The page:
Espalier (/ᵻˈspælɪər/ or /ᵻˈspæli.eɪ/) is the horticultural and ancient agricultural practice of controlling woody plant growth for the production of fruit, by pruning and tying branches to a frame. Plants are frequently shaped in formal patterns, flat against a structure such as a wall, fence, or trellis, and also plants which have been shaped in this way.
Espaliers, trained into flat two-dimensional forms, are used not only for decorative purposes, but also for gardens in which space is limited. In a temperate climate, espaliers may be trained next to a wall that can reflect more sunlight and retain heat overnight or orientated so that they absorb maximum sunlight by training them parallel to the equator. These two strategies allow the season to be extended so that fruit has more time to mature.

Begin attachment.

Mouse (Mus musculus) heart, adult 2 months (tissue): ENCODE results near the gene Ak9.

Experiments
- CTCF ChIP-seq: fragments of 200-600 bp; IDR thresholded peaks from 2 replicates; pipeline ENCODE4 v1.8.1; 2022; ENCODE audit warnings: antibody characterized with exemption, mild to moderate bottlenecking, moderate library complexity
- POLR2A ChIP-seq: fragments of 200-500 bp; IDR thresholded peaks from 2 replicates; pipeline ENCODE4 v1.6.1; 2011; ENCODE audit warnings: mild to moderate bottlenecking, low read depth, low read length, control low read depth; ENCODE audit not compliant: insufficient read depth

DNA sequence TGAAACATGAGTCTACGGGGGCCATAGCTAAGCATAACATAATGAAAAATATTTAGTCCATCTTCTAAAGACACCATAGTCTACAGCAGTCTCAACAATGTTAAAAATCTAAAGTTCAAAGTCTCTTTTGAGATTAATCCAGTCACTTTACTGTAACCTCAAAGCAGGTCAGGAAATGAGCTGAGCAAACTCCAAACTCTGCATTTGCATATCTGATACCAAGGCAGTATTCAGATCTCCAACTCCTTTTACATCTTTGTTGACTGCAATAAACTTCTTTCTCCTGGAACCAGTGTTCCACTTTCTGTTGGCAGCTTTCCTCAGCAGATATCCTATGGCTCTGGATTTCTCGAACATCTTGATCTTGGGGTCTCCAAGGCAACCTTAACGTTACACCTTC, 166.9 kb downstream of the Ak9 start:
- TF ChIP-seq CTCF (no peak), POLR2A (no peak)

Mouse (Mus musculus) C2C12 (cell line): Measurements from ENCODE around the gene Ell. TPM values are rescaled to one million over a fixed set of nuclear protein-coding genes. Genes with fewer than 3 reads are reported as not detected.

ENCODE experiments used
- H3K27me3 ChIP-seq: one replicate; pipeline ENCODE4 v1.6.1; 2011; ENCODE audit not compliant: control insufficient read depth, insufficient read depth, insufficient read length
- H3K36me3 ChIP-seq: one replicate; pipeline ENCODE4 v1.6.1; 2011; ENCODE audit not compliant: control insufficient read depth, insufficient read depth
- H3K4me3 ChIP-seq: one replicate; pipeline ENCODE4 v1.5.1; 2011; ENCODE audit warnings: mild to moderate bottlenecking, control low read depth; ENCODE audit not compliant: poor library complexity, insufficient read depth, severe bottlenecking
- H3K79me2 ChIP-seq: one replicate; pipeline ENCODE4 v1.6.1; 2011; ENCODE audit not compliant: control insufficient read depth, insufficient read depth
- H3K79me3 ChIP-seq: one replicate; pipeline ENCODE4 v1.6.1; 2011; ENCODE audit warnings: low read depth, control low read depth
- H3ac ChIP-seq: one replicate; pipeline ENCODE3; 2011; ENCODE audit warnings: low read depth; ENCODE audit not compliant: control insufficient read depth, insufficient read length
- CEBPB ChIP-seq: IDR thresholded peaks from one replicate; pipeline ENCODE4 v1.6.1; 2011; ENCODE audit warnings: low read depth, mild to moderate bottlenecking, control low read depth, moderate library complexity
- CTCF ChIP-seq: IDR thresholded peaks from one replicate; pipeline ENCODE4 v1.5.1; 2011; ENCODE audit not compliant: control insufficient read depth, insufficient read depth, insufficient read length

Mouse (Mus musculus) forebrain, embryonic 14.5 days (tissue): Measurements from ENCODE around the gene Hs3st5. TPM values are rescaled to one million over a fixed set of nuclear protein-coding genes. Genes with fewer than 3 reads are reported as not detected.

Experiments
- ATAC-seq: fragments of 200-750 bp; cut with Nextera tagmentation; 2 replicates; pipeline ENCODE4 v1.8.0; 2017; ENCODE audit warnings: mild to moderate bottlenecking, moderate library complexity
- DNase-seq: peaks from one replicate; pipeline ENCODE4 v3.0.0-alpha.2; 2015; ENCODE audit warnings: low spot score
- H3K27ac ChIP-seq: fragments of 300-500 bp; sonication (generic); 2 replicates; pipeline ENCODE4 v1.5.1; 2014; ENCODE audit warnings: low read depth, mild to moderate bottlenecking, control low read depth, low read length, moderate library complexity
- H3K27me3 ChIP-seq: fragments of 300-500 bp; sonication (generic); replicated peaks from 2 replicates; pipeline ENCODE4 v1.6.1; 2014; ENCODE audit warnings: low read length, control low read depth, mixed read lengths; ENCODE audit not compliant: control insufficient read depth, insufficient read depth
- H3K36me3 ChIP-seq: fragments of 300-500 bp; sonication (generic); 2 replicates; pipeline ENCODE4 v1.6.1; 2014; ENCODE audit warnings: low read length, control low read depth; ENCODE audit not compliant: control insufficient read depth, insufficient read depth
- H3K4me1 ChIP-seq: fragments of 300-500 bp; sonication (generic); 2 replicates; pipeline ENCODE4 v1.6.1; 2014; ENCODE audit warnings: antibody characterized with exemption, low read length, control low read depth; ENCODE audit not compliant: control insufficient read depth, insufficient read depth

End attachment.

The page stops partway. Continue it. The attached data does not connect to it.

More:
Espalier as a technique seems to have started with the ancient Romans. In the Middle Ages the Europeans refined it into an art. The practice was popularly used in Europe to produce fruit inside the walls of a typical castle courtyard without interfering with the open space and to decorate solid walls by planting flattened trees near them. Vineyards have used the technique in the training of grapes for hundreds or perhaps even thousands of years.